Movie Reviews

Movie Review: No Way Out (1987) – A Political Thriller You Probably Never Heard Of

Written by Kenneth Fearing and Robert Garland
Directed by Roger Donaldson

It often seems that political thrillers are a dime a dozen. Whether or not they are executed well usually hinges on their degree of believability as well as how the story is executed. Although Tom Clancy is generally considered to be the master of the political thriller and his novels have been translated fairly well to the silver screen, there are a number of other books that have also made the cut. Unfortunately, they are usually overshadowed by Clancy’s books and films which seem to have dominated the landscape in this area.

One film that people haven’t seen but should is No Way Out. This political thriller, based on the book The Big Clock by Kenneth Fearing, is something of a sleeper and should have garnered more attention than it did. It starred Kevin Costner before his career exploded with roles in films such as Bull Durham and Dances With Wolves. Part of the reason for the film’s sleeper status could be that Costner was not yet a marquee actor as Clint Eastwood was when he starred in his own political thriller In The Line Of Fire.

Costner is Tom Farrell, a young Naval Officer. He’s visiting a college friend, Scott Pritchard (portrayed by Will Patton) in Washington DC when he meets Susan Atwell (portrayed by Sean Young). The two begin a steamy affair. At the time, Tom is unaware that Susan is also the mistress of the Secretary of Defense, David Brice (portrayed by Gene Hackman).

Scott works for Brice, and when Brice needs someone with a background in intelligence to act as a liaison to the CIA, he asks Scott to have Tom brought back Stateside. Susan and Tom’s affair heats up, but Susan won’t sever things with Brice due to the fact that he’s paying the bills at her place.

Tom and Susan have a confrontation one day when Brice is on his way over. Reluctantly, Tom leaves clandestinely. Susan then alludes to the relationship but won’t tell Brice who it is. The two argue, and he hits her, then she tumbles off the balcony at the top of her staircase and dies.

Scott goes to Susan’s place to clean up any evidence that Brice was there. Brice knows whoever her other lover knew that he was at the house. Thinking he is heading off the situation, he puts Tom in charge of the investigation. Scott and Brice begin to believe that Susan was ferreting secrets to a Soviet mole, putting Tom in a unique predicament.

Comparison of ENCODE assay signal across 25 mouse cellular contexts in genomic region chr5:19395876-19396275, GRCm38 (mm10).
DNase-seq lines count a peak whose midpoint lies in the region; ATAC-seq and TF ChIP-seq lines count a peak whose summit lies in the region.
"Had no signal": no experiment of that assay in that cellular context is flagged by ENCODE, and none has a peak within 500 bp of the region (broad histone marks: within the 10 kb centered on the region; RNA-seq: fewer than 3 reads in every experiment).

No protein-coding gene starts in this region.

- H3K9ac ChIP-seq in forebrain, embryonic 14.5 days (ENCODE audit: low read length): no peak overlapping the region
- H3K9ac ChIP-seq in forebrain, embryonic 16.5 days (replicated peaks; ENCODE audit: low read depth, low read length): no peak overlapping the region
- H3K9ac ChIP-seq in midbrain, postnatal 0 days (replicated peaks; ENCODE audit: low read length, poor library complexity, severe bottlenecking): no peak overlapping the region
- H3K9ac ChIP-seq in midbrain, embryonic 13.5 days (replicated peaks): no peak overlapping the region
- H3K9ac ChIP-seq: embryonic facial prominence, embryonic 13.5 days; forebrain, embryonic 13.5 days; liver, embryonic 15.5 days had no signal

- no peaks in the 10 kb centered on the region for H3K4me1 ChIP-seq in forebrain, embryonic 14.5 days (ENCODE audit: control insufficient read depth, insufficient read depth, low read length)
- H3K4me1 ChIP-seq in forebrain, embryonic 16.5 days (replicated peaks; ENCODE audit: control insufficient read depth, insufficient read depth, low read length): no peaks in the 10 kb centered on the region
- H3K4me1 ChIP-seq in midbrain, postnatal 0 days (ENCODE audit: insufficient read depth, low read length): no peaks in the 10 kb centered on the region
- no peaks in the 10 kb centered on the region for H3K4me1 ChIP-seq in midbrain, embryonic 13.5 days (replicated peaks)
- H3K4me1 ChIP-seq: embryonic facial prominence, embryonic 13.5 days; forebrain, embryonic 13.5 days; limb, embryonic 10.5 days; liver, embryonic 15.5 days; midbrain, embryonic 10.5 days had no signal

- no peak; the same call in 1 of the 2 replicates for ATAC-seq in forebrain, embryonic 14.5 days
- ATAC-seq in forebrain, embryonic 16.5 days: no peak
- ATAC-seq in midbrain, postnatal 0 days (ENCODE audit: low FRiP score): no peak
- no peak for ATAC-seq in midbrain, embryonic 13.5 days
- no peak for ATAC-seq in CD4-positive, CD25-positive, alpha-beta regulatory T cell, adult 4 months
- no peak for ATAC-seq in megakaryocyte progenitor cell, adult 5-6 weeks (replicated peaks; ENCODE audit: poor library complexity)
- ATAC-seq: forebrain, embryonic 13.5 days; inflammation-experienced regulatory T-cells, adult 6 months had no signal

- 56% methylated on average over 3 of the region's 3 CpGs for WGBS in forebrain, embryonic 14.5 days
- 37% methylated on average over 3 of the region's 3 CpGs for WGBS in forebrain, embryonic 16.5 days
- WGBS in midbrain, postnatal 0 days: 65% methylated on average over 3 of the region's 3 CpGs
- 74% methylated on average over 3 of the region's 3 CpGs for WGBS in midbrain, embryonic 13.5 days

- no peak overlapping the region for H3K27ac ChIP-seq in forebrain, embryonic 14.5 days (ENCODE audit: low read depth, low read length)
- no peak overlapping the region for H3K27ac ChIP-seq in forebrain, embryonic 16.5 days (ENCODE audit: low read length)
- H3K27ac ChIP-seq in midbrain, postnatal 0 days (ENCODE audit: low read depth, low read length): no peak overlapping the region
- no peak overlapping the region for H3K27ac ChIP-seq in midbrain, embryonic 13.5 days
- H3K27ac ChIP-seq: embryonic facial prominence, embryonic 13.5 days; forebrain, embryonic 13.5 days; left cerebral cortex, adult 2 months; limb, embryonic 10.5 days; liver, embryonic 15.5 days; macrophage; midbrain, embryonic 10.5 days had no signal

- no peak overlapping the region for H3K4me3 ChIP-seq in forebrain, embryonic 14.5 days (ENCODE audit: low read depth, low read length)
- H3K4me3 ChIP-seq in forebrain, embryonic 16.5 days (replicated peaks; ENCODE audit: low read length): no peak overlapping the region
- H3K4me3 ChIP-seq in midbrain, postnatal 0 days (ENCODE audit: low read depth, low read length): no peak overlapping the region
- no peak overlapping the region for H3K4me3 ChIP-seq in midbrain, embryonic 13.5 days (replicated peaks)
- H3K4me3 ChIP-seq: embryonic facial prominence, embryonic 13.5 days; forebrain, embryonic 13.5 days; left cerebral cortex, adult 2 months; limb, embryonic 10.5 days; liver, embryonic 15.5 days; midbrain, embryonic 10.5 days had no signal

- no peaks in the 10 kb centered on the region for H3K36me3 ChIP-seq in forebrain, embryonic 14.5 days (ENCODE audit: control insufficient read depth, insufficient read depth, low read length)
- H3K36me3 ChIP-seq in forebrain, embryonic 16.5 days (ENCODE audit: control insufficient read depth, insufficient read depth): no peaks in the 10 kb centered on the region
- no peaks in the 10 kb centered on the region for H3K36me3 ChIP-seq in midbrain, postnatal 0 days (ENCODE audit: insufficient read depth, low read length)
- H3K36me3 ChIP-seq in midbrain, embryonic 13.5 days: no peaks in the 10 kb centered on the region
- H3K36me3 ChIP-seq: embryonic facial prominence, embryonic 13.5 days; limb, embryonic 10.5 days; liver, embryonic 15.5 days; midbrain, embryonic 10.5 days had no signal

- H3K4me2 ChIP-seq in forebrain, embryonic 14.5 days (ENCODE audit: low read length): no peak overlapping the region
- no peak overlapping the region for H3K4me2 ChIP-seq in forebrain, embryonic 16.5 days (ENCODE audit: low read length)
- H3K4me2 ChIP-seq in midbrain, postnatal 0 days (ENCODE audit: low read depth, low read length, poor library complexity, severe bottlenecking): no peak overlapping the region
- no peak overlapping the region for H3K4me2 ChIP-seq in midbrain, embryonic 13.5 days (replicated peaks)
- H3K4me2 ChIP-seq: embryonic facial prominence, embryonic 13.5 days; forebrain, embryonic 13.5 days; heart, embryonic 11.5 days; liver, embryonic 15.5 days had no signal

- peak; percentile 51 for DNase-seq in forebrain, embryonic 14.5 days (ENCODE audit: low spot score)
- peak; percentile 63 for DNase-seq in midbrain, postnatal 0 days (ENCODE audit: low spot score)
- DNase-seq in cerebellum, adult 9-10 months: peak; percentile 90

If it sounds long and involved, the film actually isn’t. Just shy of two hours, it’s very well-paced revealing bits and pieces about what is happening and moving the story forward without becoming too confusing, although that could have happened. Instead of bogging down in unnecessary scenes that go nowhere, it makes the most of every bit of airtime.

The plot is very good. There was a good degree of suspense as I wondered what exactly was going on. Much was made of the “phantom submarine” and at times it did seem like Susan could have been giving information over to someone else. Was there someone else involved or was Tom being pegged as a Soviet spy? Was it all just a mess as Brice tried to throw the heat off of himself? The suspense factor is excellent.

The acting is terrific as nothing is given away prematurely. It’s way beyond a love triangle as there’s jockeying for the furthering of careers and political futures. Costner is great as someone who’s making a career out of his military experience and nearly throwing it all away with his choices. Yet he shows what mettle he’s made of throughout the film. Costner handles the role very well, being convincing as all of the sides of the character are revealed.

Gene Hackman is always wonderful and he delivers a stellar performance here. I could see the aging politician who enjoyed the attention of a beautiful young woman, even if she was essentially bought and paid for. He’s also believable as the cold and calculating politician with this one character flaw or weakness. The fact that both of these aspects of the same character work in this role is a real credit to Hackman’s incredible talent. He’s never been a headliner but has always delivered strong, dependable, and convincing performances. This is definitely one of his best. I think he’s perhaps one of the most underrated actors of the last fifty years.

Sean Young sizzles in her scenes. She’s not a one-dimensional character, and although her death is central to the other events in the film, she manages to have an impact beyond her death. Patton is excellent as someone caught in the middle between his friend and the man who may hold the key to his future, caught up in something he really doesn’t understand and has no control over.

No Way Out is a great political thriller chock full of suspense and well-executed. The players are captured at a time before they were so full of themselves that they needed to posture before the camera, and it works for a great movie that too many people have never heard of.

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